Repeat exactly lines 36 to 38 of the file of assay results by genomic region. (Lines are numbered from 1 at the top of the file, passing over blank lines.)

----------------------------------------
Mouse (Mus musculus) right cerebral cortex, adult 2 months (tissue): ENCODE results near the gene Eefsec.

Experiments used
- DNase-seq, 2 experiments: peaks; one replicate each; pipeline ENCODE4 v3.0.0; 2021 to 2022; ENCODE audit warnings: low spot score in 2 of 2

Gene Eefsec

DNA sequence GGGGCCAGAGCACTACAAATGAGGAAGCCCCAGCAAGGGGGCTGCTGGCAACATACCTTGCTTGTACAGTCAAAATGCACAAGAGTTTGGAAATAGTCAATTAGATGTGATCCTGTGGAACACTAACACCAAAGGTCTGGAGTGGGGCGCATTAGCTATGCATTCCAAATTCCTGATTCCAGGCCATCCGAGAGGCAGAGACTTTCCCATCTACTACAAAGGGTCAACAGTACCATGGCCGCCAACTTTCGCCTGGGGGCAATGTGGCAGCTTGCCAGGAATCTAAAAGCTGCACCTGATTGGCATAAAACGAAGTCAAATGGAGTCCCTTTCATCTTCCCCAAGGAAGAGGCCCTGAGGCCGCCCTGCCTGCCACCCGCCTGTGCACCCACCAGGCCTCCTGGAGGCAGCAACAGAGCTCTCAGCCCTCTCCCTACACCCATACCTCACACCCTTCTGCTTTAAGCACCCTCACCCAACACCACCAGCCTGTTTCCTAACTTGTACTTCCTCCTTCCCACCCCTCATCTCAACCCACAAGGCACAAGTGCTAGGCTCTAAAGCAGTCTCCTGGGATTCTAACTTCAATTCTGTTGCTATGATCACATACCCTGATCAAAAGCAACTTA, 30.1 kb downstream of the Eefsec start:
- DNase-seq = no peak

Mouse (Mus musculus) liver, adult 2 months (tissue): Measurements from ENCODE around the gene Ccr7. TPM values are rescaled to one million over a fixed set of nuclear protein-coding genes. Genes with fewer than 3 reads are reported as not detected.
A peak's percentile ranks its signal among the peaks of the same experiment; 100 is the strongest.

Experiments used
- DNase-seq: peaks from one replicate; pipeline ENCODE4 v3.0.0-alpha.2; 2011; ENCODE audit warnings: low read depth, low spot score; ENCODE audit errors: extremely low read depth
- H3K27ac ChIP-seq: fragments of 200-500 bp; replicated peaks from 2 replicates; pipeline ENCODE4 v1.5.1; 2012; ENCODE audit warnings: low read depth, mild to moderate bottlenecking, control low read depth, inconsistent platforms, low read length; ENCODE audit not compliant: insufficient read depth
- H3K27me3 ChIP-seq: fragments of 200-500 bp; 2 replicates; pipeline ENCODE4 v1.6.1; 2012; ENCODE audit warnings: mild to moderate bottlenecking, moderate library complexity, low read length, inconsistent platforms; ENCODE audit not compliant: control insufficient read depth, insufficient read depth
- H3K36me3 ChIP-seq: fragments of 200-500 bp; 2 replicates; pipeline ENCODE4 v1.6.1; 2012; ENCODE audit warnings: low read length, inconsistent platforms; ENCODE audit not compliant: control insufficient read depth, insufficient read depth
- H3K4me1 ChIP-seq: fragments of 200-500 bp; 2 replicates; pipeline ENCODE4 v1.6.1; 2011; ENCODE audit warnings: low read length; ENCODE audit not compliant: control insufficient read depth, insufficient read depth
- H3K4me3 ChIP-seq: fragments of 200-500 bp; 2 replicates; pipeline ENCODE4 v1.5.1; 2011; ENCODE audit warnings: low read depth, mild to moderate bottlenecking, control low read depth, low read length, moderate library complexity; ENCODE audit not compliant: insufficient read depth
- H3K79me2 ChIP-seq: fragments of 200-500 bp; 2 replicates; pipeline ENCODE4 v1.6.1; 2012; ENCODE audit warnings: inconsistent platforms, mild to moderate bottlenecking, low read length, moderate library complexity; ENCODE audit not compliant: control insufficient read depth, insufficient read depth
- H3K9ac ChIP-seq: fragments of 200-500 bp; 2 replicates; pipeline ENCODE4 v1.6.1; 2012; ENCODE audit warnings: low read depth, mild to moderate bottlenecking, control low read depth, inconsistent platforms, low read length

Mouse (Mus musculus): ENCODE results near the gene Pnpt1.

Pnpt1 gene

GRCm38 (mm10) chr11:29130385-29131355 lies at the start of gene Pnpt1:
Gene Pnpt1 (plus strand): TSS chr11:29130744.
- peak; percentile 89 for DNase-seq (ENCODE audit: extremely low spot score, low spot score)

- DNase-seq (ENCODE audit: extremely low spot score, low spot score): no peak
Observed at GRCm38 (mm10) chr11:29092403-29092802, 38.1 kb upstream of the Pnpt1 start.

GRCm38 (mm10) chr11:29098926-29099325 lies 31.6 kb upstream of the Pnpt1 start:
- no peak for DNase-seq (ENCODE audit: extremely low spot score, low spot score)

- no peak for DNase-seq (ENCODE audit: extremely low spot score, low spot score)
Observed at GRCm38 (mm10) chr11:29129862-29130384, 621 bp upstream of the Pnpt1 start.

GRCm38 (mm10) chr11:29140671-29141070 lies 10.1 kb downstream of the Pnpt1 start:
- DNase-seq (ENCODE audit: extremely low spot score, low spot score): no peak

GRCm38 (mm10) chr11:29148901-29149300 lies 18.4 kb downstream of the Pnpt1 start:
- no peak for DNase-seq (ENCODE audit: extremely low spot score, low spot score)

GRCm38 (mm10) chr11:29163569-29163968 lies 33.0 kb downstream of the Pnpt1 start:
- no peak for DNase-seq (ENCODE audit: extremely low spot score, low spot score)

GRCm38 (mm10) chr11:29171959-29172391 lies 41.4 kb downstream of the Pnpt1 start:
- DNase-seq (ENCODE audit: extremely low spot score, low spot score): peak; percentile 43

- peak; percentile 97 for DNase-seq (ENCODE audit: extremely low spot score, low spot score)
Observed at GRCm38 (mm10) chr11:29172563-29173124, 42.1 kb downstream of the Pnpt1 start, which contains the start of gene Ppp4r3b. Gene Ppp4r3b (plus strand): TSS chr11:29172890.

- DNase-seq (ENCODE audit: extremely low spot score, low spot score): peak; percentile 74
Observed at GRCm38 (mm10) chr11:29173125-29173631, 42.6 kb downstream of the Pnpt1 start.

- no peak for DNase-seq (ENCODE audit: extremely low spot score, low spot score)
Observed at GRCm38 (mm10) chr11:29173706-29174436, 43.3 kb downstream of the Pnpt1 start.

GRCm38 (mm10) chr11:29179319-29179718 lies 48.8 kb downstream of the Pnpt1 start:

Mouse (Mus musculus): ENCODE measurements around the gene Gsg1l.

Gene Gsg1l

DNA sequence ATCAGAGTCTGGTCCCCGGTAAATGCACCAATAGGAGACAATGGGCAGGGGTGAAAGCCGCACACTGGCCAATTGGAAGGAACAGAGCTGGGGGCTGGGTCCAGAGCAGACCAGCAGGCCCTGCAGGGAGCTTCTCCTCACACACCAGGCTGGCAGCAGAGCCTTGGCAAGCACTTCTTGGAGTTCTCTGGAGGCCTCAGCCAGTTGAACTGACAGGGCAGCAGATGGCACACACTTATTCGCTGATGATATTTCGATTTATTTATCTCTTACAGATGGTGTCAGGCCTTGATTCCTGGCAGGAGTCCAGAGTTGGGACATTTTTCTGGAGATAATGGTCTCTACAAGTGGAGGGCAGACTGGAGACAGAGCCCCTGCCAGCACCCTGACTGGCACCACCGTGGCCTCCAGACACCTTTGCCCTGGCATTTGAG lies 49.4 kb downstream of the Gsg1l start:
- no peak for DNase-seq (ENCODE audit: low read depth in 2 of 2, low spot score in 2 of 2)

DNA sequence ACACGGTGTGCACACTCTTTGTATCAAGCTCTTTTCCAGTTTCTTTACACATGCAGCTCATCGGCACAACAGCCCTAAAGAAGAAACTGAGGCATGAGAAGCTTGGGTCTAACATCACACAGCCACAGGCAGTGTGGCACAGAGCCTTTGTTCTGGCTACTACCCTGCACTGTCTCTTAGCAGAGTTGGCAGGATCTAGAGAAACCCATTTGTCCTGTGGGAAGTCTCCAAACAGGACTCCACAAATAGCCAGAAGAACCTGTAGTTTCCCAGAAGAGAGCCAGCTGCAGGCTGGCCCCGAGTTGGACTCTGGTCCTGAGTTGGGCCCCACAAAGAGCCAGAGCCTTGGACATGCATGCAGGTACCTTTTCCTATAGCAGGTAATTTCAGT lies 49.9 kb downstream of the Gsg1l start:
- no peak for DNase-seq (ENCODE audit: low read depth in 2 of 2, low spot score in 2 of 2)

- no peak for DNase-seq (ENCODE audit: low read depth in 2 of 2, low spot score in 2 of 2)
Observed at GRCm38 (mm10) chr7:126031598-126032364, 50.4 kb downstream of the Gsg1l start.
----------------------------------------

- DNase-seq (ENCODE audit: extremely low spot score, low spot score): peak; percentile 43

- peak; percentile 97 for DNase-seq (ENCODE audit: extremely low spot score, low spot score)
Observed at GRCm38 (mm10) chr11:29172563-29173124, 42.1 kb downstream of the Pnpt1 start, which contains the start of gene Ppp4r3b. Gene Ppp4r3b (plus strand): TSS chr11:29172890.